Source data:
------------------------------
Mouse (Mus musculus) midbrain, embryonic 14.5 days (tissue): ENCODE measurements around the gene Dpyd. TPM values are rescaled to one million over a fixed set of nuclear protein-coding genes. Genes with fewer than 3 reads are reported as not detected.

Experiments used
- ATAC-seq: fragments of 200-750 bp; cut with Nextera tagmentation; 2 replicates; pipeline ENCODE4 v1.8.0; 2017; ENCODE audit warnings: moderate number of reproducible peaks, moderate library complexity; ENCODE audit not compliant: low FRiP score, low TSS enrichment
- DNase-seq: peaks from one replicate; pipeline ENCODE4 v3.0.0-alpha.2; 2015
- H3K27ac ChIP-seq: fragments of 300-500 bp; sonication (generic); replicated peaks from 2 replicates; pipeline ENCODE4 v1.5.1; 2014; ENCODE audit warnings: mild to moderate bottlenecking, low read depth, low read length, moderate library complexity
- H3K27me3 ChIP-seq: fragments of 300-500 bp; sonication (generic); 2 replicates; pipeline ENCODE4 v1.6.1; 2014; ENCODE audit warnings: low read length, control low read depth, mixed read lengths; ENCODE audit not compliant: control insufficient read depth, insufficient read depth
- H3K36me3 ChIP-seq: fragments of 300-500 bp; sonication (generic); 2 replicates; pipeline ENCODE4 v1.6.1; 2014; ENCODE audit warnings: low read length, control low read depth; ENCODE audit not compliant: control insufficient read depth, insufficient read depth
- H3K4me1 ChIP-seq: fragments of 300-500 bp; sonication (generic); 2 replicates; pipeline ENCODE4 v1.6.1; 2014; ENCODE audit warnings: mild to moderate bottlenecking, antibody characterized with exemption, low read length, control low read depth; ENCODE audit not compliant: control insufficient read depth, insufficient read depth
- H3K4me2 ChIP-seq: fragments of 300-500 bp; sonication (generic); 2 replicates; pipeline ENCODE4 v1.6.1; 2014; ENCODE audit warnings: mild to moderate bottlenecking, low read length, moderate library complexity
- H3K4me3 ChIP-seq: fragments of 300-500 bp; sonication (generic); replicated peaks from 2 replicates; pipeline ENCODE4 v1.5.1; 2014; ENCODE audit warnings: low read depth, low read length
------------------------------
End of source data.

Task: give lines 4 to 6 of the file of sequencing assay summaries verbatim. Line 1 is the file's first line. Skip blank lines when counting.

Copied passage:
- DNase-seq: peaks from one replicate; pipeline ENCODE4 v3.0.0-alpha.2; 2015
- H3K27ac ChIP-seq: fragments of 300-500 bp; sonication (generic); replicated peaks from 2 replicates; pipeline ENCODE4 v1.5.1; 2014; ENCODE audit warnings: mild to moderate bottlenecking, low read depth, low read length, moderate library complexity
- H3K27me3 ChIP-seq: fragments of 300-500 bp; sonication (generic); 2 replicates; pipeline ENCODE4 v1.6.1; 2014; ENCODE audit warnings: low read length, control low read depth, mixed read lengths; ENCODE audit not compliant: control insufficient read depth, insufficient read depth